Updated: Can social games, such as those built around location-based services like Foursquare or Facebook’s Places, help encourage people to get out and vote during elections, and also improve the way democracy functions? At least one congressional candidate is hoping that they can: Clayton Trotter, who is running for Congress in Texas, has used the recently launched Facebook Places feature to create a “social election game” in which citizens get points and badges for checking in at various locations — such as the polling booth or voter registration — and also for tagging their friends at those locations, or convincing them to check in.
The game was actually created by Fred Trotter, a programmer who’s the son of the congressional candidate. In a blog post at his personal website, the younger Trotter says the game was the result of him “frantically coding for the last few weeks,” and that it differs from some other attempts at applying gaming principles to elections because it isn’t aimed at getting users to check-in at rallies or other events, but is targeted specifically at getting them to vote. Players get a badge for checking in at the polling station (although Trotter notes that you don’t need to be of voting age or even registered in order to play) and can also get credits for volunteering, and of course, players can post to their Facebook wall to show they’ve voted.
Fred Trotter says he doesn’t just see the game as a fun way of trying to convince voters to choose his father for Congress; he believes that such social games are “the future of politics.” The game developer says U.S. politics has become polarized as a result of big-spending interest groups and “fanatical single-issue voters” (interestingly enough, Trotter’s father is a hyper-conservative Tea Party candidate). The younger Trotter says he sees Facebook and the kind of engagement it allows between potential voters as an antidote to some of that polarization:
In this hopeful/hypothetical world, real-world trust relationships, enabled by virtual social networks, will become the new political currency. I want people like my father and his opponent to care much more about someone who has 1000 followers on [F]acebook or [T]witter, and has shown that 730 of those followers take their endorsement seriously, than the person who can pay for a political ad for them for $100k.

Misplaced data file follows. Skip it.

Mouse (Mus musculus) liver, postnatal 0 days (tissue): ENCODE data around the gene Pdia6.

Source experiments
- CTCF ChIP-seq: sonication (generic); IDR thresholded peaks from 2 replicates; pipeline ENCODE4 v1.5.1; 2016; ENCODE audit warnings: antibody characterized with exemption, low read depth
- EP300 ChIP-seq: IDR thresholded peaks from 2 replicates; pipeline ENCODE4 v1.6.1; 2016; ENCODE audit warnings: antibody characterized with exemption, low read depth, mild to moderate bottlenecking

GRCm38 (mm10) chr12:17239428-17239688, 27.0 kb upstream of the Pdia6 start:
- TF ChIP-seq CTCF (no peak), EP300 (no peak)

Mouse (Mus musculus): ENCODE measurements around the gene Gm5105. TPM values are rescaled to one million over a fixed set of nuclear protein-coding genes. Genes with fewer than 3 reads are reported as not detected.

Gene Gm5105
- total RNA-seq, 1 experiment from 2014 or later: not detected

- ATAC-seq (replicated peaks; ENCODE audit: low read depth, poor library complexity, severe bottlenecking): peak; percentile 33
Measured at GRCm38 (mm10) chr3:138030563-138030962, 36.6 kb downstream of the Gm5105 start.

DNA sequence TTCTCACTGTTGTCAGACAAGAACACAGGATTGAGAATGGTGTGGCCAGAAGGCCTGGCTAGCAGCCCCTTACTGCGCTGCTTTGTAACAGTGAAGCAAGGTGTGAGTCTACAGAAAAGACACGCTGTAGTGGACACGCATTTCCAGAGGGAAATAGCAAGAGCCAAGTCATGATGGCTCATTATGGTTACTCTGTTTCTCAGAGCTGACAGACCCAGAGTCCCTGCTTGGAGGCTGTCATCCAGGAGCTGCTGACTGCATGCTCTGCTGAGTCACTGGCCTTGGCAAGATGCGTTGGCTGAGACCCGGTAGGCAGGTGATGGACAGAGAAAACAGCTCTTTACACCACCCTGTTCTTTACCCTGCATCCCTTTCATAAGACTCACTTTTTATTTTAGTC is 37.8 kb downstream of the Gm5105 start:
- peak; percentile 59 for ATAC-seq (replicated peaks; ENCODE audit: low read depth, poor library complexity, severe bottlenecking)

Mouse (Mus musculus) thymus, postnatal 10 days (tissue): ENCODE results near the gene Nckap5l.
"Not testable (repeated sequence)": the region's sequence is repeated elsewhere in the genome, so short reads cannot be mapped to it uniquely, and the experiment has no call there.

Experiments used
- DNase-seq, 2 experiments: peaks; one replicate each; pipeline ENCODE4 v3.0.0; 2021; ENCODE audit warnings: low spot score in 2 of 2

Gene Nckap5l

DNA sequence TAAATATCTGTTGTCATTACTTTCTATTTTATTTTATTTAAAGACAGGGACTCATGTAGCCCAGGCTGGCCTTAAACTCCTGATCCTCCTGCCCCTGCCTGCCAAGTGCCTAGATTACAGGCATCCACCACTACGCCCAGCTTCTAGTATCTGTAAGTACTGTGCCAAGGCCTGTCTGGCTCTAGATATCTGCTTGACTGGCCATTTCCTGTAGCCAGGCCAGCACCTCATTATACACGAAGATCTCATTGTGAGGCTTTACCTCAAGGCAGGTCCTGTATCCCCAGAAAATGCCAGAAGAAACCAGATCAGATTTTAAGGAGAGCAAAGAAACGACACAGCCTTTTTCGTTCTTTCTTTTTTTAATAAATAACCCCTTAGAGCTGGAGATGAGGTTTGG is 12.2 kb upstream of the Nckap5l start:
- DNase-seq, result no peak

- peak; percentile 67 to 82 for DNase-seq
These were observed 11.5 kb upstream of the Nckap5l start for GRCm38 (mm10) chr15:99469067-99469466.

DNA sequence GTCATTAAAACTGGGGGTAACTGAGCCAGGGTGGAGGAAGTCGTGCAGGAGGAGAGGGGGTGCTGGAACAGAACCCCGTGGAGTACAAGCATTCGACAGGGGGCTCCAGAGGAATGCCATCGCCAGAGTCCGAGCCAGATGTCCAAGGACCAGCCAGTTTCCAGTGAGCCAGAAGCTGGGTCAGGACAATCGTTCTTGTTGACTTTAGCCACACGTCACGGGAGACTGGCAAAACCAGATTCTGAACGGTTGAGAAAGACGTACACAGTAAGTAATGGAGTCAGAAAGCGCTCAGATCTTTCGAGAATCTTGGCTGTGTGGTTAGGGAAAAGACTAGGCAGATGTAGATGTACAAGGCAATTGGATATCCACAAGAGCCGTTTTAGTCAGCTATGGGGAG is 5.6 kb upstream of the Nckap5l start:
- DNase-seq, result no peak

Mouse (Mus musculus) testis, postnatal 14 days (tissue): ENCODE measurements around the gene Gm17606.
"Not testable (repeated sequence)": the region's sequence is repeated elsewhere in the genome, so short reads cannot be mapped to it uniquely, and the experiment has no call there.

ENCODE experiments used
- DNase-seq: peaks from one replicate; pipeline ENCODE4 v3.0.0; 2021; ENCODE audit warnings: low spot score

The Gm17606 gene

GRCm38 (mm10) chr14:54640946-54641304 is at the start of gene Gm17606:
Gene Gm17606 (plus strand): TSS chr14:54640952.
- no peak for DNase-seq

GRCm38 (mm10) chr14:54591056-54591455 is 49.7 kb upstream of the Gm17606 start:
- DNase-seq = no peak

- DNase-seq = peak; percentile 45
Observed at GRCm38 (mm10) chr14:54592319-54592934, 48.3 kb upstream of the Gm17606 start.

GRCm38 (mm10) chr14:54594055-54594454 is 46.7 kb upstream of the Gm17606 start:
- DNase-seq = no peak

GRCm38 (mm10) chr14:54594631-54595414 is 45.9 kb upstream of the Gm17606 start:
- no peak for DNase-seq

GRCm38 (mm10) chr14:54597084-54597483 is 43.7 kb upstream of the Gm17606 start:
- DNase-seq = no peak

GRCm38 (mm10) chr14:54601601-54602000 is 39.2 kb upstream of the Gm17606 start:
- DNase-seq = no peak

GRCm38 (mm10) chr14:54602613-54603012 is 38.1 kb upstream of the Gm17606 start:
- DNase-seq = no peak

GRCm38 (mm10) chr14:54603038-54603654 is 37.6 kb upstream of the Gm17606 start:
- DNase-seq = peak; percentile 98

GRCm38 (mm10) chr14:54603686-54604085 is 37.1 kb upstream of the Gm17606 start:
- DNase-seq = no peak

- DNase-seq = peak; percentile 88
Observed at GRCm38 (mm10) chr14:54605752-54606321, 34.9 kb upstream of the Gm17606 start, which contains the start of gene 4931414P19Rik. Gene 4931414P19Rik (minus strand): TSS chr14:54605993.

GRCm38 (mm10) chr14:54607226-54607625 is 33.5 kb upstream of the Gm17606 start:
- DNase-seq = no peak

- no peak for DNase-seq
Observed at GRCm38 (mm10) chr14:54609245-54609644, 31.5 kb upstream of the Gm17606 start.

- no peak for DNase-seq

Update: In an email, Fred Trotter said that his father initially asked him for his help in running his campaign website, but “what I do is code for social change (which I define as Hacktivism) and I realized that by writing him an application I could engage him with voters that he would never have been able to engage with before. That counts as social change in my book.” Trotter said that “the whole point is to change to a political engagement system that does not center on money or fanaticism, but rather relationships and trust,” and that he is hoping to open-source the code behind his election game so that others can make use of it as well.
There are those who dislike the whole trend of what some are calling “gamification,” which has seen game mechanics like points, badges and “levelling up” applied to all kinds of non-game situations. The Trotter campaign’s use of game rewards as motivation seems like a natural extension of the kinds of social-networking methods that were used so effectively during the Obama campaign, both to get voters interested in the candidate, to help them connect with other like-minded voters, and to motivate them to actually get out and vote. Whether or not it helps Mr. Trotter get elected or not — and whether social games can reduce the polarization of the U.S. political scene, as his son hopes — it’s certainly an interesting experiment.
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